Why Low Cost Carriers Stick To One Plane Type

Unlike full-service carriers, low-cost carriers typically only use one plane type. This is obvious when looking at the low-cost giants such as Southwest, Ryanair, and easyJet. While Southwest and Ryanair only operate the Boeing 737, easyJet only operates the A320 family. But why do LCCs do this? Simple Flying investigates.

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easyJet only operates aircraft in the A320 family. Photo: easyJet

Spare parts

By operating a single fleet of aircraft, airlines are able to keep spare part costs down, and aircraft flying. The airline is also able to keep a stockpile of spare parts, reducing downtime for maintenance. As the airline is only operating one type of airline, it only needs one type of spare, which means they can bulk buy and avoid the need for large storage facilities to accommodate spares for many different aircraft.

Single type

While many full-service carriers are required to maintain a diverse maintenance staff roster to ensure that every aircraft is covered, LCCs can ensure all maintenance engineers know how to service their aircraft. Take Ryanair for example; by only flying the Boeing 737, staff are only required to be trained on a single aircraft type. This is also relevant to pilots. Rather than having half the pilots trained on one type, all the pilots can fly the same aircraft. This has the advantage that it is easy to substitute staff who are off sick or on holiday.

Single Aircraft Type
Ryanair was expecting their first Boeing 737 MAX aircraft in April. Photo: Ryanair

List price discounts

By only operating one type of aircraft, the carrier may be making more orders for that type than would be typical for a full-service carrier with a diverse fleet. For example, Ryanair is currently expecting the first of a 200 strong Boeing 737 MAX order. With higher order quantities, the carriers potentially have more of leverage to secure discounts.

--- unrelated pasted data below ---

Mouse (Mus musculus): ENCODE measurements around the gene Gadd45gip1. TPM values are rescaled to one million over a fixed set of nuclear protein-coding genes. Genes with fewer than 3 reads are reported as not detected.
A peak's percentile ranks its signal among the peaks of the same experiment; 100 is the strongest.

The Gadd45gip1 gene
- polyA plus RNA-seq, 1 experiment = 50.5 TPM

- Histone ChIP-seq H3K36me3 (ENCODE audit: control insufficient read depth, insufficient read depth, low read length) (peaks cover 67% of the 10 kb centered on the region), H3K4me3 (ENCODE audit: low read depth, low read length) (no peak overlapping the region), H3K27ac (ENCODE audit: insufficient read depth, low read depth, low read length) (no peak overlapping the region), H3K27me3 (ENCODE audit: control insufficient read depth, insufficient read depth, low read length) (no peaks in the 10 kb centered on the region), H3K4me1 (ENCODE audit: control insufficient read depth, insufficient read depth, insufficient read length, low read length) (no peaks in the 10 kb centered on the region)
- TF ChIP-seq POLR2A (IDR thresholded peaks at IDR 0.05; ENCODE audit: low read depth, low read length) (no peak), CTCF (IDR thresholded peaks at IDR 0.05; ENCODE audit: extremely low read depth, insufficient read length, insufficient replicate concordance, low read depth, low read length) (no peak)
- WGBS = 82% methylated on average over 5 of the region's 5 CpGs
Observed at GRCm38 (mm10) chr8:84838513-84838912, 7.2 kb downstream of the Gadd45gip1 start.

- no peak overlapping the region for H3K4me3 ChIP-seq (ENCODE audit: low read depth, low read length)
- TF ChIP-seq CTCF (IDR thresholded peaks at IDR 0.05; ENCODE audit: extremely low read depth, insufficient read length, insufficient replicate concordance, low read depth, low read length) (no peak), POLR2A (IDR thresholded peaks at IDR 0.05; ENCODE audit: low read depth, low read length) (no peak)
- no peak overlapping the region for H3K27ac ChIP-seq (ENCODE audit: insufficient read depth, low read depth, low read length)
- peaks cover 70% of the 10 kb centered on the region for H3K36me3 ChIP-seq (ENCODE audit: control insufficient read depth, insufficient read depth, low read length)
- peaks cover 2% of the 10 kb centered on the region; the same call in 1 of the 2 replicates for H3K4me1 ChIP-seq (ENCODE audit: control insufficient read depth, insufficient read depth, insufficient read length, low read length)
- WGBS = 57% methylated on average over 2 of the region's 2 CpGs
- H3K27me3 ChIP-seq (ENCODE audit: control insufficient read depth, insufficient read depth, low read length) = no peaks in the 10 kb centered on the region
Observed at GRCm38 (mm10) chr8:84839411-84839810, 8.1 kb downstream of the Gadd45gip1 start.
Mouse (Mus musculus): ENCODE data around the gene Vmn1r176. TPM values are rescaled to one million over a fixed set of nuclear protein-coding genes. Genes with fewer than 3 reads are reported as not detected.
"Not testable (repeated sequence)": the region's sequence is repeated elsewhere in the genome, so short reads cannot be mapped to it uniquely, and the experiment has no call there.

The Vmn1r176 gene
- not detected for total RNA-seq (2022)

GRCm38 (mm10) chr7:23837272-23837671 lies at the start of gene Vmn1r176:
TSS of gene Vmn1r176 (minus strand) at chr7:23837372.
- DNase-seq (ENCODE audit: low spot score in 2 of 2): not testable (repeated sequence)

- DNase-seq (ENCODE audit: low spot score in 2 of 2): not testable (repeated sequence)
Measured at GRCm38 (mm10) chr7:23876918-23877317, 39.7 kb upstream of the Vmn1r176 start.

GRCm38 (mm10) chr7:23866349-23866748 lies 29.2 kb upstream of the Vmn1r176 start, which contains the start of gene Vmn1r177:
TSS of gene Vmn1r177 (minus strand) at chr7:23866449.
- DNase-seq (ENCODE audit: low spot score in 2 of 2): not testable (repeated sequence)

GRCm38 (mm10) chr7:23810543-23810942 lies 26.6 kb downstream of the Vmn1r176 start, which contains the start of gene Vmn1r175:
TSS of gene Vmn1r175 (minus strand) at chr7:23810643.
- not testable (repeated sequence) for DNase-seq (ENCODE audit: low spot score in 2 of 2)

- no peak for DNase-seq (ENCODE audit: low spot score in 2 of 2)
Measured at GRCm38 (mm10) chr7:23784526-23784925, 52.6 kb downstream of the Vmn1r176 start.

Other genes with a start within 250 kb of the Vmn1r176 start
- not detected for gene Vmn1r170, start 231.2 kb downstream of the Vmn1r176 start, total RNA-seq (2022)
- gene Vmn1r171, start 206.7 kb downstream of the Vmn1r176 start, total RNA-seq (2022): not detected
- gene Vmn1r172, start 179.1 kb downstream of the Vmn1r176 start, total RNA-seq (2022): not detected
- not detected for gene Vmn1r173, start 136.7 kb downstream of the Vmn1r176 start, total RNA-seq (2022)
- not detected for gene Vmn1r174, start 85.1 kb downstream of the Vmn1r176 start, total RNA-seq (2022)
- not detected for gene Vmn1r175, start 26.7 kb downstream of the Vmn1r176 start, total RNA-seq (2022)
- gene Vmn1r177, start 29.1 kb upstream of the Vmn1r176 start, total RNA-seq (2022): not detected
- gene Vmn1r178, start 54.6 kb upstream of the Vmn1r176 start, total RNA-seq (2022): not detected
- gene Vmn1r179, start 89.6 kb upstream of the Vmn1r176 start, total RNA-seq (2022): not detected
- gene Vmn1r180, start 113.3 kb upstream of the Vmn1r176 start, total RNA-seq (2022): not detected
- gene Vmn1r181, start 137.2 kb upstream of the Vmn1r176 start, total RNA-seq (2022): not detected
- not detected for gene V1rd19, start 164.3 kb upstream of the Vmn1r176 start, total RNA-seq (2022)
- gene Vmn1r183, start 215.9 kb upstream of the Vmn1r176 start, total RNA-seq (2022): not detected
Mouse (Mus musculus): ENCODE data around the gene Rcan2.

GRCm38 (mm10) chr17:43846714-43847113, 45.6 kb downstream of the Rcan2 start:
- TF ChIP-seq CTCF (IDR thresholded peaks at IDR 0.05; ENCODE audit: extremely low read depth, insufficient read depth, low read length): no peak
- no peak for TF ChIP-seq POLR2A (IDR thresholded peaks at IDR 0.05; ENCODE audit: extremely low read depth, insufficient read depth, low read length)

Disadvantages of single type fleets

Operating fleets of single types can, however, have its consequences. The current Boeing 737 MAX grounding is the perfect example of this. Take Southwest Airlines for example. Out of a fleet of 754 Boeing 737 aircraft, there are 34 MAX 8 aircraft. While this represents just under 5% of the airline’s fleet, Southwest have seen a number of problems due to the fleet being grounded.

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Just under 5% of Southwest’s fleet is currently grounded due to ongoing Boeing 737 MAX issues. Photo: Southwest

Southwest Airlines is currently storing its 737 MAX aircraft in the desert. While these aircraft are sat on the ground, they are not making the airline money. In fact, they’re spending money on the storage space. This is part of the reason behind the desert move, as space costs much less than at an airport. Southwest isn’t the only airline struggling though, as Norwegian has been forced to cancel flights. In fact, Norwegian went as far as asking Boeing for compensation.

Do you think it’s wise to only operate one type? Let us know in the comments down below!